Paul M. Sutter is an astrophysicist at SUNY Stony Brook and the Flatiron Institute in New York City. Paul received his PhD in Physics from the University of Illinois at Urbana-Champaign in 2011, and spent three years at the Paris Institute of Astrophysics, followed by a research fellowship in Trieste, Italy, His research focuses on many diverse topics, from the emptiest regions of the universe to the earliest moments of the Big Bang to the hunt for the first stars. As an "Agent to the Stars," Paul has passionately engaged the public in science outreach for several years. He is the host of the popular "Ask a Spaceman!" podcast, author of "Your Place in the Universe" and "How to Die in Space" and he frequently appears on TV — including on The Weather Channel, for which he serves as Official Space Specialist.

  • rod
    Another report that raises questions for me like when and how did the BB create DM? Computer simulations are good, but I think must be carefully balanced. The wrong amount of DM appearing after the BB event, the universe does not evolve like what we see today, said to take about 13.8 billion years. This holds true for various aspects of the Standard Model, dark energy, and problems like the cosmological constant. While DM is said to be seen in galaxies (generally with low redshifts), that observation does not explain when DM appears in the expanding universe or how DM managed to form just right for the expansion to avoid a collapse of the expanding universe (too much DM). Perhaps more fine-tuning problems are here.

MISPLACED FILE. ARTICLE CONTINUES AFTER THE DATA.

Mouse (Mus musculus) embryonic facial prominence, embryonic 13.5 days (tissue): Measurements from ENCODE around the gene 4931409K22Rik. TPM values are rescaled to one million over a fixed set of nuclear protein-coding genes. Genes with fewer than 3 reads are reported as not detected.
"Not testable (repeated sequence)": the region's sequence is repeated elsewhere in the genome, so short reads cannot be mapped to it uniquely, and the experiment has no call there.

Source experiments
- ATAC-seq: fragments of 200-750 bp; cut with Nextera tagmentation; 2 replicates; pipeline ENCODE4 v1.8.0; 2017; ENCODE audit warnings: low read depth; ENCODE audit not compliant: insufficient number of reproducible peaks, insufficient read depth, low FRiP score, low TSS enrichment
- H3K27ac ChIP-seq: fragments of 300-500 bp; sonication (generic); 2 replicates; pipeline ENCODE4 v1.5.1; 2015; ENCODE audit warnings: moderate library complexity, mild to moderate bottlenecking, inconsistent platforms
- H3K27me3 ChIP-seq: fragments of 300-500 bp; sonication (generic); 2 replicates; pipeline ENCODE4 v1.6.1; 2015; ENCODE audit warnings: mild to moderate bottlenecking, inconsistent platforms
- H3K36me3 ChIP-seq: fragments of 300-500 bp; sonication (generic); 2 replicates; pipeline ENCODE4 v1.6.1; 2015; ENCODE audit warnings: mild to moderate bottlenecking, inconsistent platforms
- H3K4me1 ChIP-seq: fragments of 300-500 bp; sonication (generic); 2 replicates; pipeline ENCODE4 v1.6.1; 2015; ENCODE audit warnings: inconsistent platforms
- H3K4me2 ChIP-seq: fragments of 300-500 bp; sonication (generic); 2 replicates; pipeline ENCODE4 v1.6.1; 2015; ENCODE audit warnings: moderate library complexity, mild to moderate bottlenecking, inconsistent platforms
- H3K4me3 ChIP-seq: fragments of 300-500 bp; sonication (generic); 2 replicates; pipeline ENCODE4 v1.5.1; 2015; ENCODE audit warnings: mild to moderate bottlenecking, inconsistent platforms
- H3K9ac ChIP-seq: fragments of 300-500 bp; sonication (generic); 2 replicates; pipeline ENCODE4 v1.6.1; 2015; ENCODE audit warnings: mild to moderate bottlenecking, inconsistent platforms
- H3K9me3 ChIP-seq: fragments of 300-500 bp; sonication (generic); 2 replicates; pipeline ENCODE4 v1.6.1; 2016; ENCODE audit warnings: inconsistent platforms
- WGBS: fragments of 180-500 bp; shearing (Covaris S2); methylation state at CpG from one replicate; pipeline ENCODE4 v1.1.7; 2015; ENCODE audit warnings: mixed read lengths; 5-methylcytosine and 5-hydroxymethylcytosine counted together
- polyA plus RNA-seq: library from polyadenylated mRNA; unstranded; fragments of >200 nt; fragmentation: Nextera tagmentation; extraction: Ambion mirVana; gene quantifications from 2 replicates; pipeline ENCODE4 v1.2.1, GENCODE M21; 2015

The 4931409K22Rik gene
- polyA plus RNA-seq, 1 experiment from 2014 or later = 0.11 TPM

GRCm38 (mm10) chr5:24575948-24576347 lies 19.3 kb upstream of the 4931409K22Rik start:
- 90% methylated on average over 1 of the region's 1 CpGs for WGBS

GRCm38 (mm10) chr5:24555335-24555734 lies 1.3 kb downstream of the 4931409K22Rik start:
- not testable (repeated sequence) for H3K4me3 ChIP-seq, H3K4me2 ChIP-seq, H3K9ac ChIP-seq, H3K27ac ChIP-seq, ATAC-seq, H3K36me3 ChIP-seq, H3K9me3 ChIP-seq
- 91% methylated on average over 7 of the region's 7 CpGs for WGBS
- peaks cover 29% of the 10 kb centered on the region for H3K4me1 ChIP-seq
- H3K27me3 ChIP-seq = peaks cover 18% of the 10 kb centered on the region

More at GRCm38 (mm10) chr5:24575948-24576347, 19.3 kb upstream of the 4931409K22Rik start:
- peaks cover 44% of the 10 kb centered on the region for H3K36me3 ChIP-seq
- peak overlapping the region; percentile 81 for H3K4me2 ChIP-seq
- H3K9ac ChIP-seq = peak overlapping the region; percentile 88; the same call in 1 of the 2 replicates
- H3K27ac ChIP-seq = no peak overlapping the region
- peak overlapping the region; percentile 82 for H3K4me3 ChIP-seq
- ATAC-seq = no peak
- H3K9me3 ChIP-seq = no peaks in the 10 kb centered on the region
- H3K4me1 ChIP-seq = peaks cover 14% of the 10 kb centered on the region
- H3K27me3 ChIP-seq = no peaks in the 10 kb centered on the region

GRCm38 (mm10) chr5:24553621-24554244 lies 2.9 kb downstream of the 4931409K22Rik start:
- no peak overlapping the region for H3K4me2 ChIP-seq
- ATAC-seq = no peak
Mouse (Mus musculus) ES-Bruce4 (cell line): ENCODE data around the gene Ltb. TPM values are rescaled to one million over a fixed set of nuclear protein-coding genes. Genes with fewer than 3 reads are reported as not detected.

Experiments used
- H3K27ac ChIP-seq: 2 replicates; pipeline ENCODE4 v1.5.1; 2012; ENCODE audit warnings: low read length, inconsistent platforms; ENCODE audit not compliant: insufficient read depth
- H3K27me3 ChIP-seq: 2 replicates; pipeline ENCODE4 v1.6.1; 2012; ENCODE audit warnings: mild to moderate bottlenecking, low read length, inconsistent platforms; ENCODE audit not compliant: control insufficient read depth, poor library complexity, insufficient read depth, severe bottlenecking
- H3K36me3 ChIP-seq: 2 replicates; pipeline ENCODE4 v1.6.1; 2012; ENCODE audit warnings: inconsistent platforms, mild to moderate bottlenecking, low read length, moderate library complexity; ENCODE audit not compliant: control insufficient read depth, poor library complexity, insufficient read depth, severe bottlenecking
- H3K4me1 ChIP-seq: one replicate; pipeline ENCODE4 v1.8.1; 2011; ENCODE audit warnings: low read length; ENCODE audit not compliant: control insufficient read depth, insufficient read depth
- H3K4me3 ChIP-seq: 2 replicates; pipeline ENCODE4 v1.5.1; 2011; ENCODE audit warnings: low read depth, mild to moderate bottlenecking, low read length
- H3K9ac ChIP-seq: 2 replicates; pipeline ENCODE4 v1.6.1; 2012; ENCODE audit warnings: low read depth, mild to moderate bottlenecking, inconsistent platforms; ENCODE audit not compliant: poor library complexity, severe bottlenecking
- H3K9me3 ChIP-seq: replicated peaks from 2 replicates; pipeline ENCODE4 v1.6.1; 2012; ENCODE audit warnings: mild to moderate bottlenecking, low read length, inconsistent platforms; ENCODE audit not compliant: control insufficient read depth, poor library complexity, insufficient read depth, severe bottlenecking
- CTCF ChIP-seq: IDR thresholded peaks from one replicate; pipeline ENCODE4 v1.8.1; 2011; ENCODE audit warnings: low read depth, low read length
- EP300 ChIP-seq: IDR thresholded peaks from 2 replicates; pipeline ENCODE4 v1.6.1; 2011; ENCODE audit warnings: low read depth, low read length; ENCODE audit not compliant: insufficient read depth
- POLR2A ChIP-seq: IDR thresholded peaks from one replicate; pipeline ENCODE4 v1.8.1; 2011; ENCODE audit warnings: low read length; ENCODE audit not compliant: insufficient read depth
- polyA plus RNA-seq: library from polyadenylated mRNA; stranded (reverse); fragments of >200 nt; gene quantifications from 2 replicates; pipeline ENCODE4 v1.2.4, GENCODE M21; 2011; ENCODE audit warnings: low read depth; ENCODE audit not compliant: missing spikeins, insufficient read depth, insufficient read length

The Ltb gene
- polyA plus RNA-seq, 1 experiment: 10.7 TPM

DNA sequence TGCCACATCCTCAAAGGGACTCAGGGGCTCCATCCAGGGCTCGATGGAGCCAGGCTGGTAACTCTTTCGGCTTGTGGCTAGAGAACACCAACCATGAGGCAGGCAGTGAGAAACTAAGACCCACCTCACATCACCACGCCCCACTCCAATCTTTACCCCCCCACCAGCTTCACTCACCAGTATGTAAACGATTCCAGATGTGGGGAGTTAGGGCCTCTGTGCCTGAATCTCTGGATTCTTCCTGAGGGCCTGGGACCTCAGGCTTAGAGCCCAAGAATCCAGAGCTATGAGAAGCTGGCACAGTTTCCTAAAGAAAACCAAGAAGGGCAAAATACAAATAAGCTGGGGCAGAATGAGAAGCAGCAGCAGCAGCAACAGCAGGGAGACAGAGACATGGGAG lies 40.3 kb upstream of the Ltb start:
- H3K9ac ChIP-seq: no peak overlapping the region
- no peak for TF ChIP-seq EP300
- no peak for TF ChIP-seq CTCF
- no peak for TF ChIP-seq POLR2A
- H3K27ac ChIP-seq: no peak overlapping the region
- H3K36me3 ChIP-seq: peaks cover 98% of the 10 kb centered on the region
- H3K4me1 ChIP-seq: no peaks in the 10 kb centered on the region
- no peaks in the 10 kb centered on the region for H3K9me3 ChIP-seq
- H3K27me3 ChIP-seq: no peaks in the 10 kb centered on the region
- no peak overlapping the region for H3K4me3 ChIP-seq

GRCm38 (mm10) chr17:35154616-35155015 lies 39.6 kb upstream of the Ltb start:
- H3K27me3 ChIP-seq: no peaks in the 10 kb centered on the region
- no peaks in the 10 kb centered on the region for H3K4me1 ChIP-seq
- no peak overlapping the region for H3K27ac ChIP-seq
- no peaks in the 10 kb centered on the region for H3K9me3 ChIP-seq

I ask like questions in other space.com reports too about BB cosmology.

    https://forums.space.com/threads/neutrons-facts-about-the-influential-subatomic-particles.59049/
    https://forums.space.com/threads/something-is-wrong-with-einsteins-theory-of-gravity.58751/
    Reply
  • rod
    What is dark energy? | Space.com Forums

    Another interesting report with posts asking questions. DE could be a fine-tuning problem as well in the BB model. Somehow, nature popped up all right and ready, so the expanding universe did not destroy itself at the start :)
    Reply
  • DrRaviSharma
    DM is everywhere including where there is no visible or EM sensible matter. But as I am writing a paper on how DM creates Matter-energy in the form of nucleus and Atoms, if at intermediate to that nucleus forming stage, if we measure gravity, we will find some even where there is no matter so that is why we are able to feel its gravitational effects.
    Thanks.
    Ravi
    (Dr. Ravi Sharma, Ph.D. USA)
    NASA Apollo Achievement Award
    Chair, Ontology Summit 2022
    Particle and Space Physics
    Senior Enterprise Architect
    Reply